It is with amused shock that I read Liz Bailey's review of my book Quantum City (AJ 13.2.03). Actually, I believe she did judge it by its cover - or as she admits - by its typesetting. It is clear to me she did not in fact read it at all. I always use the reaction to the typesetting to sieve out who has followed the thread of the book and who has merely flicked through it.
Self-conscious and personal it definitely is, and I do not expect everyone to sympathise with my personality. But the point of the book is that the city is a subjective matter, yet our formal education would not allow for that subjectivity;
instead, we keep thinking of, say, urban design, as that 'blob that sits squarely in the [insert position here] quadrant'.
Ironically, the diagram she refers to in illustrating me 'not having a clue' is the very one I use to show that few people seem to have any clue as to what urban design really is. If she had read the body of the text, this would have been clear to her.
The diagram, by the way, does not show one blob, but closer to a dozen blobs spread about, signifying the variety of random definitions different people give urban design.
Quantum City was written with people such as Ms Bailey in mind: overly technical and seriously missing the point of what a city is about. One of the ideas behind the book is not to relate urban design to quantum physics directly, as she mistakenly assumes, but to show that the change in world view, affected by the 'new sciences' (the paradigm shift due to popular interpretations of quantum physics among others), is long overdue in the disciplines that relate to the city.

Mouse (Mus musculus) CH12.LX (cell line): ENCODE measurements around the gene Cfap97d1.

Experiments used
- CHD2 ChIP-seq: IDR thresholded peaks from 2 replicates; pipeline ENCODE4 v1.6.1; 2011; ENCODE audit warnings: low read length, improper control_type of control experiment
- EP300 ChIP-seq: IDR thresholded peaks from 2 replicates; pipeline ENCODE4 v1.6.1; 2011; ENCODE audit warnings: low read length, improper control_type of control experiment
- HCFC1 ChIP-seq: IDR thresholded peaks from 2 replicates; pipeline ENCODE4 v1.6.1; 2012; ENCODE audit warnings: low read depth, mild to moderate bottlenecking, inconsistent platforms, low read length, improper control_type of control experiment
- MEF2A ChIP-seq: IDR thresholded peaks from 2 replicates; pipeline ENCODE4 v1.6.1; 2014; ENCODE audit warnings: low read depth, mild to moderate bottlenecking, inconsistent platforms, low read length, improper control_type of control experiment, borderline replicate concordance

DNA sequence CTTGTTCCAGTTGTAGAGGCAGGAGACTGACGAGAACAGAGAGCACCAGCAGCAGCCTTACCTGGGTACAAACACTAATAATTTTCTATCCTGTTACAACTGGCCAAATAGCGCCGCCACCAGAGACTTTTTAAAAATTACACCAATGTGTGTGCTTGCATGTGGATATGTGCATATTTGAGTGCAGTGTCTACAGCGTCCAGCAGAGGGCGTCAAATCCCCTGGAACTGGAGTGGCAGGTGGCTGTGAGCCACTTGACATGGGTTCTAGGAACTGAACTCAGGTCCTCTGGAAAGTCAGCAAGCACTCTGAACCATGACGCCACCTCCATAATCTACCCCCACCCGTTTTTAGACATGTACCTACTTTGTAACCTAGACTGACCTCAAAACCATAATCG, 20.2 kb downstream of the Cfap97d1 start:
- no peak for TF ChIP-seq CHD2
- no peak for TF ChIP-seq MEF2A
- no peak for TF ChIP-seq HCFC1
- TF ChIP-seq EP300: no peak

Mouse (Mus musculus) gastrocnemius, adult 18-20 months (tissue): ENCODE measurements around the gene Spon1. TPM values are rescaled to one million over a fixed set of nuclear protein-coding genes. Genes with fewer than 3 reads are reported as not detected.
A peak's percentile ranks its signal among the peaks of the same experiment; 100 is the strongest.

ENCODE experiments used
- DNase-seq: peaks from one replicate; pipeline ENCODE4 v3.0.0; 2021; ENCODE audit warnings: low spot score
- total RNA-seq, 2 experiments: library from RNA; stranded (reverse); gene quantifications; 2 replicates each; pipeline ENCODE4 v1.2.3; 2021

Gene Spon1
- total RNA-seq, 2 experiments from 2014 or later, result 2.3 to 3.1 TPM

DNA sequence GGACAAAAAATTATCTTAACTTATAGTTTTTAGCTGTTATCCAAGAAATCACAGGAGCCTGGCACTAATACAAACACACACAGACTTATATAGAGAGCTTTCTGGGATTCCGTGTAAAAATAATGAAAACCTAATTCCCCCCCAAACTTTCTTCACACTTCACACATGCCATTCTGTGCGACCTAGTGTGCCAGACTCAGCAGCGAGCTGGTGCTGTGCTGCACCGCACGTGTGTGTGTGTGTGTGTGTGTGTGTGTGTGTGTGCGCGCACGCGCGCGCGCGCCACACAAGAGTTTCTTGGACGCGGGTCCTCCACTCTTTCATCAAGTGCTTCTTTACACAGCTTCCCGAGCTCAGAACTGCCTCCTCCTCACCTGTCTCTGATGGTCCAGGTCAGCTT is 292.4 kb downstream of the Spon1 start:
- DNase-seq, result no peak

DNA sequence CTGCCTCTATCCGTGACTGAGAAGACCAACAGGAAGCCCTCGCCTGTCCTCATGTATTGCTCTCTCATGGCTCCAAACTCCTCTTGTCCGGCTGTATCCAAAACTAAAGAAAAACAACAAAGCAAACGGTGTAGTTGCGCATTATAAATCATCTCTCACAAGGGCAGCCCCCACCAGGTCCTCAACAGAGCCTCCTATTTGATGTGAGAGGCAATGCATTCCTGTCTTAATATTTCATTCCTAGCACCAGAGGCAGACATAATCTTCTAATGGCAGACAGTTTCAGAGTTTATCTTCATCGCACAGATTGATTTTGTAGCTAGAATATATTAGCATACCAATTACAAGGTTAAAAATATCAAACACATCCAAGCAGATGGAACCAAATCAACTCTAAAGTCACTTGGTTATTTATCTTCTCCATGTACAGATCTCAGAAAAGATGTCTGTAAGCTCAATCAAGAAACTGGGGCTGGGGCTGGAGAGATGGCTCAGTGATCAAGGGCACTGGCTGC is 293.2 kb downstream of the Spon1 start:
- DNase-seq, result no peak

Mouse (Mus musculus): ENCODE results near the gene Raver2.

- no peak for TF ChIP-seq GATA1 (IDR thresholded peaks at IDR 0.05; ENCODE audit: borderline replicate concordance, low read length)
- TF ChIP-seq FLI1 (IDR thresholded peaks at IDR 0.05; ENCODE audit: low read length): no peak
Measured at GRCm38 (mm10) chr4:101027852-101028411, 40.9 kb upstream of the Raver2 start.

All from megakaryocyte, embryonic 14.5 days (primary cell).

The truisms that offended her are the very ones that shape the popular world view, and that is what I am interested in:
popular perception, including architects' and urbanists' perceptions, will always be more effective than fact.
Quantum theory is but an excuse to show that even the 'hard sciences' have accepted the role the subjective human has in the creation of his or her reality.
Hence my proposed redefinition of the urban designer as citizen.
Had she read it, she would have perhaps understood the differences between 'factual, metaphorical and interpretive', which set this book apart from other attempts, such as Bill Mitchell's, Charles Jencks' or even Christopher Alexander's work.
Admittedly, Quantum City was begun at a time when the whole world seemed far more optimistic than today, and I do understand that the rather jubilant tone I sometimes affected could sound out of sync with the gloom that is in the air.
Too bad this obscured for Ms Bailey an enjoyable and eyeopening book. Otherwise she might even have found I share her scepticism towards the artificial over-use of the subject.
Finally, having written this response in immediate reaction to my initial shock, I now feel glad Quantum City did hit that nerve with Ms Bailey. It proves my point; there still is far too little humour in urbanism.
Ayssar Arida, via email